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Security Operating Systems Software Windows IT

Downadup Worm — When Will the Next Shoe Drop? 295

Posted by timothy
from the it-looks-like-you're-using-windows dept.
alphadogg writes "The Downadup worm — also called Conflicker — has now infected an estimated 10 million PCs worldwide, and security experts say they expect to see a dangerous second-stage payload dropped soon. 'It has the potential to infect about 30% of Windows systems online, a potential 300 to 350 million PCs,' says Don Jackson, director of threat intelligence in the counter threat unit at SecureWorks. The worm, first identified in November and suspected to have originated in the Ukraine, is quickly ramping up, and while Downadup today is not malicious in the sense of destroying files — its main trick is to block users from accessing antivirus sites to obtain updates to protect against it — the worm is capable of downloading second-stage code for darker purposes."
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Downadup Worm — When Will the Next Shoe Drop?

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  • by Anonymous Coward on Saturday January 24, 2009 @06:57PM (#26593249)

    the worm is capable of downloading second-stage code for darker purposes."

    So it might download vista?

    • by Anonymous Coward on Saturday January 24, 2009 @07:07PM (#26593357)

      Windows is actually far more secure than Linux. Get the facts [getthefacts.com], people.

      • Re: (Score:3, Informative)

        by Anonymous Coward
        Yeah as if a Microsoft website isn't going to show a bit of one-sidedness and in doing so leave out a metric ton of facts that don't exactly keep their product at best interest.
      • Windows is actually far more secure than Linux. Get the facts, people.

        ... Please don't feed the trolls.

    • by hobbit (5915) on Saturday January 24, 2009 @09:05PM (#26594345)

      while Downadup today is not malicious in the sense of destroying files

      How quaint! The idea that someone might infect millions of PCs just to delete people's files is so 20th century.

      • Well, deleting files doesn't really do anything. Sure, if someone was going to write a quick script to make someone mad I'd make it delete a few files. If I was going to create a worm that is advanced (such as the storm worm) I'm going at least make a buck or two on it.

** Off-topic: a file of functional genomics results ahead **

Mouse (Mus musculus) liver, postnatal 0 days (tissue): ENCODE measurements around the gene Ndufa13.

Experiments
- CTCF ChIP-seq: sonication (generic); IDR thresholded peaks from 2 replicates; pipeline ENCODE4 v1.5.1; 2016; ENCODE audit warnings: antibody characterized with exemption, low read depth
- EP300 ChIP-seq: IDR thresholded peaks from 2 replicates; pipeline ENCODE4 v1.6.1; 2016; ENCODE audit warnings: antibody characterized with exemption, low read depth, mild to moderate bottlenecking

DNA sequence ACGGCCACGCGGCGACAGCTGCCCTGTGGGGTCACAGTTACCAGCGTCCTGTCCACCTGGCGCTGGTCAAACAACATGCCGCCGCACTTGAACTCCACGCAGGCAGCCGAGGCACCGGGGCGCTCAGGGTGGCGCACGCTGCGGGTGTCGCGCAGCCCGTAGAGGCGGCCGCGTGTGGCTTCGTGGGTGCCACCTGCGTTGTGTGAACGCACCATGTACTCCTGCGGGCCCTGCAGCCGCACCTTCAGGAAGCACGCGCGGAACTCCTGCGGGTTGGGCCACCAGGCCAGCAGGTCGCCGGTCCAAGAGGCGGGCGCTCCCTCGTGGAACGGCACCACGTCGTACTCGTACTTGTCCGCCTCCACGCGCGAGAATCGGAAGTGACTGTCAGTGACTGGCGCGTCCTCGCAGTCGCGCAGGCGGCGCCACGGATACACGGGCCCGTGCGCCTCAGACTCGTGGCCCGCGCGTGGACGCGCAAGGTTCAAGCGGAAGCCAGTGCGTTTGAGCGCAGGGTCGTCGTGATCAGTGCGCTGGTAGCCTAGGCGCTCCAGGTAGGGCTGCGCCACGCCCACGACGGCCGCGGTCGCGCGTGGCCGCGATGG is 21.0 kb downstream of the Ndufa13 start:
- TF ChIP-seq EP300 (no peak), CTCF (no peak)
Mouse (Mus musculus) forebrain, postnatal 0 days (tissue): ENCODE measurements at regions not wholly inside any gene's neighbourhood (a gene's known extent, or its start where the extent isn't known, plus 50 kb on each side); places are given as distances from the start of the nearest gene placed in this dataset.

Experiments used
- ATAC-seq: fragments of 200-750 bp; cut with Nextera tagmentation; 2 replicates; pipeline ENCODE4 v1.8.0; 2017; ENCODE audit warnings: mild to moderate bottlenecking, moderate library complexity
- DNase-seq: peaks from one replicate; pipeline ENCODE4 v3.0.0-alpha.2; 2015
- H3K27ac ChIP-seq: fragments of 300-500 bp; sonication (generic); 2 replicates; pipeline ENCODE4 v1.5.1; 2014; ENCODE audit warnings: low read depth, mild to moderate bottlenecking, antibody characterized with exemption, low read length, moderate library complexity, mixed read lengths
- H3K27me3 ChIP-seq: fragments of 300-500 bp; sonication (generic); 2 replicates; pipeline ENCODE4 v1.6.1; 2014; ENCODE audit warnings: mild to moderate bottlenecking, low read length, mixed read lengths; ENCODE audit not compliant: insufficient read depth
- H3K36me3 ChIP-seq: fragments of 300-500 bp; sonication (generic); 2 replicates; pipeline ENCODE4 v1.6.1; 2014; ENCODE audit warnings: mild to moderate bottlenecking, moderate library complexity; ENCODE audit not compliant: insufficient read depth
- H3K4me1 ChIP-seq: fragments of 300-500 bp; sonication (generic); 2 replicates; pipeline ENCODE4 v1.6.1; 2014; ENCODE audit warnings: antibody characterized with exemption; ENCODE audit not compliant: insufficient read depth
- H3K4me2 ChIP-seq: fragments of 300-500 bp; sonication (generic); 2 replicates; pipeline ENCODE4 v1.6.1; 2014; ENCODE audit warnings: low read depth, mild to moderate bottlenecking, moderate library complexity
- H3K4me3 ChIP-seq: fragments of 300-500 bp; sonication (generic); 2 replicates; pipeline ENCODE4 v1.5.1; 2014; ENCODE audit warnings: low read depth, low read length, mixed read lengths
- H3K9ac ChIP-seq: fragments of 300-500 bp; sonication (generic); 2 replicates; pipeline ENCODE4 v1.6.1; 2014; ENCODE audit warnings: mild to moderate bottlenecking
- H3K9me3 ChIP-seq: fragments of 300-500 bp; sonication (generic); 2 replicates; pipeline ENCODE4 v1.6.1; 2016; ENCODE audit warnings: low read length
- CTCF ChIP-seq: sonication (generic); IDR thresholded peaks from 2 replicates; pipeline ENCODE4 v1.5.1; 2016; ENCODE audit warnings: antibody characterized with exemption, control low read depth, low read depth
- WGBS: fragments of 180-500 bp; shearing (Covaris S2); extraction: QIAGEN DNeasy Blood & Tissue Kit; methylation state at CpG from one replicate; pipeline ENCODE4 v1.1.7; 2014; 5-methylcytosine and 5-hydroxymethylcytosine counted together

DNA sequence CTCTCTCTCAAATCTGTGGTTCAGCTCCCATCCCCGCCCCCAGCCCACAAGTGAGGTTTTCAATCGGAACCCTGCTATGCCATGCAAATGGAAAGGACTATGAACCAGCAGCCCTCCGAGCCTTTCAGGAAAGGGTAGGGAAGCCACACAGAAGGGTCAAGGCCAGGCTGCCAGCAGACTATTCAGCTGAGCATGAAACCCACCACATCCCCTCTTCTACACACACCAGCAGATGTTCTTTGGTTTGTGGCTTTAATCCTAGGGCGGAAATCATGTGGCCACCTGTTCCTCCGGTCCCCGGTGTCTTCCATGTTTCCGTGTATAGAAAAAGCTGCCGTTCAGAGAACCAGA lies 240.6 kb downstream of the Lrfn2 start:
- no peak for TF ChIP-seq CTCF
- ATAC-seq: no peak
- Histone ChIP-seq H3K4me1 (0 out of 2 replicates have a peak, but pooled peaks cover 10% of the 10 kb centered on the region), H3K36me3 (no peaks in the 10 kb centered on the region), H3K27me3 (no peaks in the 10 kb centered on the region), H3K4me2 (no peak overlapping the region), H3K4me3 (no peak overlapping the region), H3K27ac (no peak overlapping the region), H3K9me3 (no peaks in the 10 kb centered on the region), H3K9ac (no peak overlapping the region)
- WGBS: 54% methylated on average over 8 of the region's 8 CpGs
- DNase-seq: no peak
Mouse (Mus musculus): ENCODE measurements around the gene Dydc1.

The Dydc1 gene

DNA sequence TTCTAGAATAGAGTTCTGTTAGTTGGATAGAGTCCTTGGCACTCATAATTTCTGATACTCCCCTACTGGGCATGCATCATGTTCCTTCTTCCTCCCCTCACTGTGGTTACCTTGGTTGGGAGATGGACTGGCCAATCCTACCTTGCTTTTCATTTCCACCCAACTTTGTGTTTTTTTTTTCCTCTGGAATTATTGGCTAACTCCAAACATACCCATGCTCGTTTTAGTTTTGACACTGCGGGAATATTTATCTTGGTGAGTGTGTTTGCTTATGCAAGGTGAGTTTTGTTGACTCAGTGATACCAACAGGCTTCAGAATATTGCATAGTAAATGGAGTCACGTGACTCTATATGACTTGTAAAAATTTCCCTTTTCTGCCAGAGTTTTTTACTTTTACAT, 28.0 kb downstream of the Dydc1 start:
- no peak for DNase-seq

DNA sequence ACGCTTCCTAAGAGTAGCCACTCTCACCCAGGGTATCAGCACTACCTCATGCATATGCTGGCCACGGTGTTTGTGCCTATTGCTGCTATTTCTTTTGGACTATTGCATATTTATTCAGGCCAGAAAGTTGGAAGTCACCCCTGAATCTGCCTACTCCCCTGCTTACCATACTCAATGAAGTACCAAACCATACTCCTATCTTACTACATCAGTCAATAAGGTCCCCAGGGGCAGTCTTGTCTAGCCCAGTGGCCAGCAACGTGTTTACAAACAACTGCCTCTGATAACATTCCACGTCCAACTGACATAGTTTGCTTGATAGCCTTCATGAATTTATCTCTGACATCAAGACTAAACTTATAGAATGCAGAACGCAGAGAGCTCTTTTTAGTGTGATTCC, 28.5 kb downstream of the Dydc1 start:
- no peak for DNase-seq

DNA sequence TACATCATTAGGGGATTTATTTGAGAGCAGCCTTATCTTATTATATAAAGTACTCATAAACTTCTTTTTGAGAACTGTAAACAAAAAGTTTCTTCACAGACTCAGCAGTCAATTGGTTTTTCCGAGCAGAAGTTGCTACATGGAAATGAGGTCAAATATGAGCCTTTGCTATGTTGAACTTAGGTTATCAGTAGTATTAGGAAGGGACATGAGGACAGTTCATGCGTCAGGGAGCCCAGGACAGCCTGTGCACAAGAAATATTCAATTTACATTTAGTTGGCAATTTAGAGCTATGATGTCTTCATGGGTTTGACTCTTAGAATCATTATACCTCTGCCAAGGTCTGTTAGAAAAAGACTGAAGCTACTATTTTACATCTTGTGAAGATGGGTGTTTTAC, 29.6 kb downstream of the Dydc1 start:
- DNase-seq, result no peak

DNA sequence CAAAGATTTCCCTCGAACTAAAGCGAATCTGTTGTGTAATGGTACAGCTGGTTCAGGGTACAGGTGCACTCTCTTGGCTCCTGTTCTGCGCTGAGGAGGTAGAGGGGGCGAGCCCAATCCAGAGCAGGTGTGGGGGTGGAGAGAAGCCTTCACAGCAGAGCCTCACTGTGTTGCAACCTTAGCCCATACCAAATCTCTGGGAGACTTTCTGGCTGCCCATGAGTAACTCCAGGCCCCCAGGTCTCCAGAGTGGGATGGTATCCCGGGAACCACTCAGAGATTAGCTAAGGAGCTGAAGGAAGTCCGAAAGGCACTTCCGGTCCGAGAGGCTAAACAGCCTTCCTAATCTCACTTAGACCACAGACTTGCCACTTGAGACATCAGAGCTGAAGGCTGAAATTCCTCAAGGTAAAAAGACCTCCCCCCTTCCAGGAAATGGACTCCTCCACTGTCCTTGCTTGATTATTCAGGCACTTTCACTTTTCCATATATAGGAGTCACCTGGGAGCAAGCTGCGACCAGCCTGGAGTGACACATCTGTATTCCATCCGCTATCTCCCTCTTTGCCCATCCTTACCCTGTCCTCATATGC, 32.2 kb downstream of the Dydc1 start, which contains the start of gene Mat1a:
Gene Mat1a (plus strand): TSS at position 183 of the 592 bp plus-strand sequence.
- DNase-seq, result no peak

• by Anonymous Coward on Saturday January 24, 2009 @10:13PM (#26594813)
        One of the big areas hit by downadup is in the corporate world where PCs are "managed". A lot of those have not been patched and are infected already or probably will be soon. Once it gets a foothold behind a firewall, it uses multiple other strategies to spread - weak passwords, etc.

        In a lot of business environments, deleting files could be crippling because those often times have people who don't back up their files, there isn't really a company policy, etc. It's bad enough when somebody loses a hard drive. Try having everyone "lose their hard drive".

        Another issue is this is the first time I have seen the infection attributed to a Russian-area site. Everywhere else it has been attributed to some one or some group in China.

        Regardless, one of the uses of a botnet is for cyber warfare. In this case the cat is out of the bag and people are watching it closely to see what it is going to do. But if the people who built this are sophisticated enough, or maybe this one spreads laterally and more stealthily than people have yet noticed, it could have a real purpose much more sinister than just deleting files or snagging myspace passwords. Downadup could also just be a decoy.

        It's been said that the first clues that war is coming will be people's computers not working properly as infrastructure and services are knocked out. Anyone starting a war will want a crushing first blow and taking out files, doing DDoS, etc, would be typical.

        Not trying to scaremonger but obviously this thing is illicit and almost guaranteed malicious. It would be naive to disregard a government's hand in it.
        • by Zadaz (950521) on Sunday January 25, 2009 @12:12AM (#26595491)

          Well of course deleting files could be crippling. Which is exactly why it would be a stupid thing for a hull breach app to do.

          A modern virus/trojan/worm/etc doesn't want to be noticed. It wants to be an available node to be sold to the highest bidder. Just like a biological virus it can't spread if it kills or incapacitates its host.

          Deleting files was something a virus did back in the 80's because hackers didn't have much imagination. That's not to say a terrorist organization couldn't buy the next payload and send out a "secure reformat on boot" app, but it would be a massive waste of a resource (a massive botnet is incredibly powerful/valuable tool not to be thrown away) and a foolishly indiscriminate target, even for terrorists. In any case they'd have to outbid the ordinary criminals who want it to spam, hijack, DoS, keylog, skim and blackmail.

          ...[This] is the first time I have seen the infection attributed to a Russian-area site.

          You really don't get out much, do you.

    • by hairyfeet (841228)

      Oh please. Hackers are evil but even they aren't THAT cruel!

      Seriously though, this thing is attacking a hole patched in October. Why in the hell is so damned many PC users not bothering to patch their stupid machines? Have they not heard of Autopatcher? [autopatcher.com] I mean how much more simple do they want? Autopatcher will let you get all the updates to everything 32bit from 2K-Vista, along with all the office patches, DirectX and Dotnet, all the tweaks and addons like flash and Java, and then you burn it to a nice DVD